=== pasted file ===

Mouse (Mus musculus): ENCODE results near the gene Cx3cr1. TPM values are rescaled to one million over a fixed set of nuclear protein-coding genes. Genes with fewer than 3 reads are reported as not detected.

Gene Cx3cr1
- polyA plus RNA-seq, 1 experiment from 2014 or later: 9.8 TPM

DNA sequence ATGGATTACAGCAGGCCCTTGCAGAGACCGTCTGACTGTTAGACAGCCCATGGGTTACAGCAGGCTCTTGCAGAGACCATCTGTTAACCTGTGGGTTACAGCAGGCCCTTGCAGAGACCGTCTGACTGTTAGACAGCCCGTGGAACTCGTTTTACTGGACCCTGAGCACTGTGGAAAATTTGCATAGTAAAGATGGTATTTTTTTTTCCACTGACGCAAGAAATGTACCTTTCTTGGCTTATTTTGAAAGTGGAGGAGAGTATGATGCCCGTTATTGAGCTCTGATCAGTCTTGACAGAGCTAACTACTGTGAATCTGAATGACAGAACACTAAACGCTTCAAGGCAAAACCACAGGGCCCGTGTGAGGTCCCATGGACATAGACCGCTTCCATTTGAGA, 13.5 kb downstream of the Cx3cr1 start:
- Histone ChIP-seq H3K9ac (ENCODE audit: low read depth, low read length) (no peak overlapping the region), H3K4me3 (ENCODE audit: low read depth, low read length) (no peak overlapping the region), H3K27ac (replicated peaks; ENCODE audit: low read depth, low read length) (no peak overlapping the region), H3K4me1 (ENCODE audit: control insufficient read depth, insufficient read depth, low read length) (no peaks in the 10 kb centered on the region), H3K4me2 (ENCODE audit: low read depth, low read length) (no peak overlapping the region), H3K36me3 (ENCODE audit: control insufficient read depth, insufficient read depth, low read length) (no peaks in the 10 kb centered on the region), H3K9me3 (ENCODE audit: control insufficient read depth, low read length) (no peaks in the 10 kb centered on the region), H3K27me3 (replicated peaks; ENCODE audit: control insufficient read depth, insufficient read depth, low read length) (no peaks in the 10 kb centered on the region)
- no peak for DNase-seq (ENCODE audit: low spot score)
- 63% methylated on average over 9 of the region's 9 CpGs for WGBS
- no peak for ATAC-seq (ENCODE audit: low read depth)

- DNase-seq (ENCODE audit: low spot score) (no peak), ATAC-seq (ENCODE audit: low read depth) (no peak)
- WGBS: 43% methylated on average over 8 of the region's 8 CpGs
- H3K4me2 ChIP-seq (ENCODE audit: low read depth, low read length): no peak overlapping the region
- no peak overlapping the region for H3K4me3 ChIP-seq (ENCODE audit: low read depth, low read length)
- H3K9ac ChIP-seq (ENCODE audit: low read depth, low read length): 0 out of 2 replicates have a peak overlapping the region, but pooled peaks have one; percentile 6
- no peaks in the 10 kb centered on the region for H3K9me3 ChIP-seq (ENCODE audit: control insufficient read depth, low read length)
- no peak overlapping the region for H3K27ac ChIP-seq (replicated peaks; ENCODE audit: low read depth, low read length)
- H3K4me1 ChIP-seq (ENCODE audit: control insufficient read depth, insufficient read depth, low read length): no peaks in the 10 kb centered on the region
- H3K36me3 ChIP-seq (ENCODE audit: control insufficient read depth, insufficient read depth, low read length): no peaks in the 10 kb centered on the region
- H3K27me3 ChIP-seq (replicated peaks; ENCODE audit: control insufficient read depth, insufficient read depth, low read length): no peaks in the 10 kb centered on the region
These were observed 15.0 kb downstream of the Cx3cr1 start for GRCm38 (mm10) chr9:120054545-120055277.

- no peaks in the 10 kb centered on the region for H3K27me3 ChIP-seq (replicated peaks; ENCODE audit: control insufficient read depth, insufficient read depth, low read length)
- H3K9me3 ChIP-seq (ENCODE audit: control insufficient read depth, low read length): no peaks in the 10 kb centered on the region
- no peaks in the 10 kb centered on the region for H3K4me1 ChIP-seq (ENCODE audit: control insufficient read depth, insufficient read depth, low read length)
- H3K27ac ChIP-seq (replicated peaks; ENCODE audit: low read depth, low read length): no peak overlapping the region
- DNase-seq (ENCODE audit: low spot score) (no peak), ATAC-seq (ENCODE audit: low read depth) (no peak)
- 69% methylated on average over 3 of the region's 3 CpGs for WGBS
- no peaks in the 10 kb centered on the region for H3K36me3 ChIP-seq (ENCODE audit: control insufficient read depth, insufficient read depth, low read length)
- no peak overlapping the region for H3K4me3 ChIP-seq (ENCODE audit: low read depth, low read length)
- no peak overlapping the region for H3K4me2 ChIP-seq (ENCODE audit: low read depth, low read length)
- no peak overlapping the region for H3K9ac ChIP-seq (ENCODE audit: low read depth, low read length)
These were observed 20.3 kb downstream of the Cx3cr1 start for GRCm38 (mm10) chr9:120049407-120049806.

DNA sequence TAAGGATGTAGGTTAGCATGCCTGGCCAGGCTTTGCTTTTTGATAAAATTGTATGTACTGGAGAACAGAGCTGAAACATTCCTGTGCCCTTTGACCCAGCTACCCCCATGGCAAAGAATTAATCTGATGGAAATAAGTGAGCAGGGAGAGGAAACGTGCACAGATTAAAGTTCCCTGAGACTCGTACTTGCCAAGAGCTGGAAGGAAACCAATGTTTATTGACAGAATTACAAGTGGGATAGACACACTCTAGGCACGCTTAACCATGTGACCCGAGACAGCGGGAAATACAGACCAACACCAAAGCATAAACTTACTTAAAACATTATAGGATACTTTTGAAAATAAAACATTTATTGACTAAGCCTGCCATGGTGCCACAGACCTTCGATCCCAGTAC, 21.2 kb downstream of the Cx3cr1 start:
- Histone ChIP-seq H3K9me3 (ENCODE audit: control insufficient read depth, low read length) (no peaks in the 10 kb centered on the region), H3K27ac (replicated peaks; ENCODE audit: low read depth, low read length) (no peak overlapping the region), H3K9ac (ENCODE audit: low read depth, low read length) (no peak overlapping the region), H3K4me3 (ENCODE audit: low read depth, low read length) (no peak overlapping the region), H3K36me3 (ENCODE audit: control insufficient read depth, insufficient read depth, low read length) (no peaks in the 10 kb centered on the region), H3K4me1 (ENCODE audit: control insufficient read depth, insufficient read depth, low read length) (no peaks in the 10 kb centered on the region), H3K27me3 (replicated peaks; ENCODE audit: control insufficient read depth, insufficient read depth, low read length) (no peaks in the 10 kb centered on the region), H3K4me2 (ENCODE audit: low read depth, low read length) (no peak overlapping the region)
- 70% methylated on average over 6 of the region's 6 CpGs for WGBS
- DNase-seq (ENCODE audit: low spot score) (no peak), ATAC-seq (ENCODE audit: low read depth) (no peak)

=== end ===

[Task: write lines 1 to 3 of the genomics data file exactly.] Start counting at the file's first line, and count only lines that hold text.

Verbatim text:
Mouse (Mus musculus): ENCODE results near the gene Cx3cr1. TPM values are rescaled to one million over a fixed set of nuclear protein-coding genes. Genes with fewer than 3 reads are reported as not detected.

Gene Cx3cr1
- polyA plus RNA-seq, 1 experiment from 2014 or later: 9.8 TPM